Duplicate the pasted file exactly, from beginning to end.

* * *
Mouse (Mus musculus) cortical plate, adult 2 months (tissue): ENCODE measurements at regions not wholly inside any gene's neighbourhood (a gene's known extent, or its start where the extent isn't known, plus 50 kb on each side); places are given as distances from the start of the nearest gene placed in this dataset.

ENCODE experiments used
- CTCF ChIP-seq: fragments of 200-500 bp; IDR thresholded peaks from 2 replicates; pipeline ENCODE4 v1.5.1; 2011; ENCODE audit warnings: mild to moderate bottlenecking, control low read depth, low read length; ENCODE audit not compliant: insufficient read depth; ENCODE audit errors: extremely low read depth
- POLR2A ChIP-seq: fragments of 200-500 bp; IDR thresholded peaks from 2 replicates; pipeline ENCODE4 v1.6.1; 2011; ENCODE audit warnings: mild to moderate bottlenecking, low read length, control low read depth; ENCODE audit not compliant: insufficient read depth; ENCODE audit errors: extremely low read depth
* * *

Mouse (Mus musculus) cortical plate, adult 2 months (tissue): ENCODE measurements at regions not wholly inside any gene's neighbourhood (a gene's known extent, or its start where the extent isn't known, plus 50 kb on each side); places are given as distances from the start of the nearest gene placed in this dataset.

ENCODE experiments used
- CTCF ChIP-seq: fragments of 200-500 bp; IDR thresholded peaks from 2 replicates; pipeline ENCODE4 v1.5.1; 2011; ENCODE audit warnings: mild to moderate bottlenecking, control low read depth, low read length; ENCODE audit not compliant: insufficient read depth; ENCODE audit errors: extremely low read depth
- POLR2A ChIP-seq: fragments of 200-500 bp; IDR thresholded peaks from 2 replicates; pipeline ENCODE4 v1.6.1; 2011; ENCODE audit warnings: mild to moderate bottlenecking, low read length, control low read depth; ENCODE audit not compliant: insufficient read depth; ENCODE audit errors: extremely low read depth